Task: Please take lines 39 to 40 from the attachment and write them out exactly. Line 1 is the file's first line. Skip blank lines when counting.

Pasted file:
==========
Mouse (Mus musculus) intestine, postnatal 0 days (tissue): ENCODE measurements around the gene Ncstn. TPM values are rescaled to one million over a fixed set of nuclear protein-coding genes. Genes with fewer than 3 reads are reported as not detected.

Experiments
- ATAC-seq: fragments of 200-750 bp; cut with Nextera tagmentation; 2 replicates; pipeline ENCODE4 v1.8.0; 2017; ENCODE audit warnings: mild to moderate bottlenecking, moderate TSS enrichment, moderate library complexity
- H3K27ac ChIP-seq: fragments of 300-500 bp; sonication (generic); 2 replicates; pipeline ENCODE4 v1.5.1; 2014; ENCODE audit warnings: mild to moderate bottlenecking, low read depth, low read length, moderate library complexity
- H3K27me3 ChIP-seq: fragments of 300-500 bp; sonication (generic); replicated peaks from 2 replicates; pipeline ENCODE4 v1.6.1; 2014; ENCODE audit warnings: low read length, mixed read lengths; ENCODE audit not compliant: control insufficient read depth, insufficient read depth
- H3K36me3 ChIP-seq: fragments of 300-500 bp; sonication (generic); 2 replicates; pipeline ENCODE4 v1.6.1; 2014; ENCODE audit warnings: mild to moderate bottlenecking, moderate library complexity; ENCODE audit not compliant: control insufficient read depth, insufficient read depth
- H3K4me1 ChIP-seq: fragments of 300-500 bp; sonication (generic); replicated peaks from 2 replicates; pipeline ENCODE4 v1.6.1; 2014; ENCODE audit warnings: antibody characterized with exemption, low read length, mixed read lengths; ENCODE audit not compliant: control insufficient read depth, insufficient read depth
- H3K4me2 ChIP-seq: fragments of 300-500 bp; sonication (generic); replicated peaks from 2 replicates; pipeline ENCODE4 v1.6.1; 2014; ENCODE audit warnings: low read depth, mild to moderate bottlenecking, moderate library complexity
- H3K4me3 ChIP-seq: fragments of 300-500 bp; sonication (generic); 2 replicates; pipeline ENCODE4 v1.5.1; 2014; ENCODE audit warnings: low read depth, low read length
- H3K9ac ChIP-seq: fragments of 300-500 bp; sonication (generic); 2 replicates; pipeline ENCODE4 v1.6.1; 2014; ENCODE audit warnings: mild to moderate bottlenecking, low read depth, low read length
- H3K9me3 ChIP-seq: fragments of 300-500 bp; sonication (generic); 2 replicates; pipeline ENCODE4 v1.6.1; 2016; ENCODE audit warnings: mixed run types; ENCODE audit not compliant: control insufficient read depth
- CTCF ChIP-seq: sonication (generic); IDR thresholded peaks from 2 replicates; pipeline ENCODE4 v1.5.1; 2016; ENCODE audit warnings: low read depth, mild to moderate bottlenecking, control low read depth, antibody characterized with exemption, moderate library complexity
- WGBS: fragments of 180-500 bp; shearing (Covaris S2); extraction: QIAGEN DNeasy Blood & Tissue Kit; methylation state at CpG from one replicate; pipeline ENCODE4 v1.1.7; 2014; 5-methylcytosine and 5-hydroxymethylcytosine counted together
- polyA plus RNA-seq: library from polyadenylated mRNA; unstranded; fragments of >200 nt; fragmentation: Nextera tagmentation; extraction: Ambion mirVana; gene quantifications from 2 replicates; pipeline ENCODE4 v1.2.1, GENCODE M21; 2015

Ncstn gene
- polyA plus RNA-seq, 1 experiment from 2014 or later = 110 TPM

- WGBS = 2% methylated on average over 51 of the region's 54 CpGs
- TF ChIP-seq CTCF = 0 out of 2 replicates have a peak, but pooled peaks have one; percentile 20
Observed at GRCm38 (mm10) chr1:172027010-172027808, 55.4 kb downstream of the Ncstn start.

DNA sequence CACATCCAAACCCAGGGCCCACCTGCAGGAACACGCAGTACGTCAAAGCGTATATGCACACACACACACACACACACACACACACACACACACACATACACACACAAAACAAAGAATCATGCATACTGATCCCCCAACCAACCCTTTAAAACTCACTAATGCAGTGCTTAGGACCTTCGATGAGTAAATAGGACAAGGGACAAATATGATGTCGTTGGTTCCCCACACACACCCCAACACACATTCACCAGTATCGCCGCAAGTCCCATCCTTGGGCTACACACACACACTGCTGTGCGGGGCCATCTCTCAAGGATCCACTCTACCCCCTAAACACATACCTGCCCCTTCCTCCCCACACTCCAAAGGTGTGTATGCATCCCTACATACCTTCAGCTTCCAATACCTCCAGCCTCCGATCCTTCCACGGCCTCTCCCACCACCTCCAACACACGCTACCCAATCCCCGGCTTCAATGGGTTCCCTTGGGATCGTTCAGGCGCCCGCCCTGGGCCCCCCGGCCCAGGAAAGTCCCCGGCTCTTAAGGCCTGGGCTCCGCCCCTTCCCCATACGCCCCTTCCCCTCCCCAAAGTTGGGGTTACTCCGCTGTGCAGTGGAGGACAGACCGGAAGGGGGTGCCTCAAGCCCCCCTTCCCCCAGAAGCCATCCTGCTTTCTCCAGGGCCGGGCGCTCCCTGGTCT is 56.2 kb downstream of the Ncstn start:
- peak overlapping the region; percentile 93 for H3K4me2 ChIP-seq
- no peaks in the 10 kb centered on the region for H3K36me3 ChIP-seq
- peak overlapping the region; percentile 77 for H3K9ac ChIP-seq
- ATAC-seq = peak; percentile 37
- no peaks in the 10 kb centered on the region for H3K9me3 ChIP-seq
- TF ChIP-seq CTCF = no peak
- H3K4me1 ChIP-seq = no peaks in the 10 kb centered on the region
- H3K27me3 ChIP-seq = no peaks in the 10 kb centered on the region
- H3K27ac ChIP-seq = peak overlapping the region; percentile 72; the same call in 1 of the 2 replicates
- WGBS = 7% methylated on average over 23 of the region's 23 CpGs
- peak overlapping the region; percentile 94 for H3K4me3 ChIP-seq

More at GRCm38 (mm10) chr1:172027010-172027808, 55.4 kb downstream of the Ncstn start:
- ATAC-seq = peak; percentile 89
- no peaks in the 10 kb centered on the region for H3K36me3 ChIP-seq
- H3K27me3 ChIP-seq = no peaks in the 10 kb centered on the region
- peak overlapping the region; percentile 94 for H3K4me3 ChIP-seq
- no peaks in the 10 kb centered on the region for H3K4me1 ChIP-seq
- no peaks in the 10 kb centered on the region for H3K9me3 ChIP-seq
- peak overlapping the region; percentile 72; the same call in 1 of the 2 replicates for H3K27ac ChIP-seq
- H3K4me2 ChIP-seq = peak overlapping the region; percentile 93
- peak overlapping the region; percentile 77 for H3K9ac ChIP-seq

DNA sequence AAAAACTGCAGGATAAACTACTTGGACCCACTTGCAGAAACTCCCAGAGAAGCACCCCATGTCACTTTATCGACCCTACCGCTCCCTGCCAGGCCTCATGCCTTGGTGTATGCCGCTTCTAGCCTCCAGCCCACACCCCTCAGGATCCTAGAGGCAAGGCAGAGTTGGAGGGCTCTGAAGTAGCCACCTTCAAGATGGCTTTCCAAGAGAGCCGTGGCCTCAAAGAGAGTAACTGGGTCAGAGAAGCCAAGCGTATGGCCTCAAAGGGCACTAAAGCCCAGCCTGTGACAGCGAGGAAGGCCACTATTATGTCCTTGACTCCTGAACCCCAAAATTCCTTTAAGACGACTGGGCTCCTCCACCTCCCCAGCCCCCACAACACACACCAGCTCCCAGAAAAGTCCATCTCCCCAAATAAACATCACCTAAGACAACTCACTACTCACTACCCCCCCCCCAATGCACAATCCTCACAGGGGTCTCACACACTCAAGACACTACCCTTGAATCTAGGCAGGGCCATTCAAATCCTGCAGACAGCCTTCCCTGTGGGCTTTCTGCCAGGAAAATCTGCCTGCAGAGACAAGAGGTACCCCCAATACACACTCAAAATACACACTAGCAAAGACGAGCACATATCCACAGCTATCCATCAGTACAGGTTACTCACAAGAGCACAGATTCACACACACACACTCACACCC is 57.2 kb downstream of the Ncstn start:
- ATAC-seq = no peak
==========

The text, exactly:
- peak overlapping the region; percentile 72; the same call in 1 of the 2 replicates for H3K27ac ChIP-seq
- H3K4me2 ChIP-seq = peak overlapping the region; percentile 93